• When O'Neill made his pronouncement, it caught fire. It was regarded as brilliant, and O'Neill himself as a seer. The world was still seven years away from the financial crash, but somehow it seemed right, as O'Neill proposed, that two of the G7 nations step aside to make way for a future G9 that would include all the four newcomer economic giants.
But that's not what has happened: Only China took on the economic stature that O'Neill described, becoming central to the global economy. India has grown fast as well, but has not become a global engine.

  • Meanwhile, politically, the states have rejected western-style democracy: Russia's Vladimir Putin has doubled down on autocracy. Indian Prime Minister Narendra Modi is a right-wing Hindu nationalist. China's Xi Jinping is the most power-obsessed leader since Mao.
  • And yesterday, Brazilians elected their own new nationalist leader: Jair Bolsonaro, a crude-talking hybrid of President Trump and the Philippines' Rodrigo Duterte, insulting minorities, championing torture, and vowing to kill his way to less crime.
  • It is a dimension of the global autocratic wave, made up of nation after nation exasperated with perceived venality and welcoming a big personality to assert control.
"Brazil is deteriorating badly in the wake of massive corruption, out of control crime, a bloated public sector, and high inequality," Richard Haass, president of the Council on Foreign Relations, tells Axios.

In the glare of a history, BRICs seems to some like a mere bumper sticker.

  • "BRIC is an empty concoction, of almost no meaning, a largely Chinese political myth," says Charles Hill, a former senior U.S. diplomat and now a professor at Yale.
What's next: The BRICs, which from the outset saw themselves as a political and economic alternative to the western order, now align with the global trend, said Ivo Daalder, president of the Chicago Council on Global Affairs. That gives more force to the global trend challenging the post-WWII order.

"The BRICs are a source of 'alternative' international institutions to the U.S.-led liberal international order."
— Harold Trinkunas, a professor at Stanford University
The bottom line: Despite their failure to coalesce as O'Neill forecast, what the BRICs do — and what happens to them — is important. The BRICs as they are known could fall apart, since Bolsonaro "is much more anti-China than any of Brazil's recent presidents," said Trinkunas.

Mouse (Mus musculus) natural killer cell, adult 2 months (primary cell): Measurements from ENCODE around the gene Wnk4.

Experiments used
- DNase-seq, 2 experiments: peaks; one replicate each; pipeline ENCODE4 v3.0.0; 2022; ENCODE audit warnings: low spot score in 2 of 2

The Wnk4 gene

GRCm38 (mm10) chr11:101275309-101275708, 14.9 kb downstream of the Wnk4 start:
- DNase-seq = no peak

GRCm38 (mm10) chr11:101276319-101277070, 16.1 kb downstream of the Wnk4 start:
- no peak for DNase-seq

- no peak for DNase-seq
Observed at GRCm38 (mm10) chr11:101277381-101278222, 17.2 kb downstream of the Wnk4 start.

• The broader issue is the vacuum of global leadership, of which the BRICs' failure is part, says Ian Bremmer, president of the Eurasia Group, "making tail risk outcomes (like war) more likely."
  • "Since we are talking about 1/3 of the planet's population," Haass said, "the stakes could hardly be higher."
Opening remarks by Hon. EN Mthethwa, Minister of Arts and Culture, Republic of South Africa, on the occasion of the 3rd BRICS Ministers of Culture Held at Maropeng, Gauteng Province, Republic of South Africa (Вступительное слово г-на Е.Н. Мтетва, министра искусств и культуры Южной Африки, по случаю 3-ей встречи министров культуры БРИКС, состоявшейся в Маропенге, провинция Гаутенг, Южно-Африканская Республика) / South Africa, October, 2018
Keywords: cooperation, speech, social_issues
South Africa

Programme Director,
H.E Sérgio Sá Leitão, Minister of Culture of Brazil
H.E Nicolai Malakov, Deputy Minister of Culture of Russia
H.E Xiang Zhaolun, Deputy Minister of Culture and Tourism of China
Mr Arun Goel, Secretary: Ministry of Culture of Culture of India.
Senior officials present.
Ladies and gentlemen
Members of the media.

Let me take this opportunity to thank and acknowledge my counterparts from the various BRICS Countries responsible for culture for making time amid competing and pressing issues in their countries to attend and take part in the 3rd BRICS Culture meeting here in South Africa. This meeting also takes place as South Africa and indeed the world celebrate the centenary of South Africa's famous son, the founding father of our democracy and the first democratically elected President of the Republic of South Africa, uTata Nelson Mandela. We acknowledge and celebrate his contribution to the culture of peace and service to humanity. We also celebrate the centenary of one of the heroines of our struggle for freedom, Mama Albertina Sisulu who contributed greatly to a democratic South Africa.

It is of great significant that this 3rd BRICS Ministers of Culture meeting takes place at Maropeng when BRICS celebrate a decade of partnership, cooperation and success since its formation in 2009. Maropeng is a Setswana word meaning Place of Origin or Cradle of Humankind. It is here where we can all find our roots as human beings, it is this place that enabled scientists to confirm that all of humanity shares an African heritage and that we all belong to one diverse species across the globe. Welcome to Maropeng, welcome home.

This BRICS Culture meeting follows a series of other important meetings within the context of the BRICS partnership in various fields and disciplines. Key among all these meetings is the 10th BRICS Summit that was held in Johannesburg, South Africa from 25 - 27 July 2018. The meeting held under the theme "BRICS in Africa: Collaboration for Inclusive Growth and Shared Prosperity in the 4th Industrial Revolution" illustrate the important of this gathering and the common bond that unite us.